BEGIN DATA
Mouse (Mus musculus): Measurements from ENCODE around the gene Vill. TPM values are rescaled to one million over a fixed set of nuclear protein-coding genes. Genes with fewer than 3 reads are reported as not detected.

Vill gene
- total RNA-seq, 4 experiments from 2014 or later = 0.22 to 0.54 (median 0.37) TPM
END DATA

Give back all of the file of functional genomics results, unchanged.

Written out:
Mouse (Mus musculus): Measurements from ENCODE around the gene Vill. TPM values are rescaled to one million over a fixed set of nuclear protein-coding genes. Genes with fewer than 3 reads are reported as not detected.

Vill gene
- total RNA-seq, 4 experiments from 2014 or later = 0.22 to 0.54 (median 0.37) TPM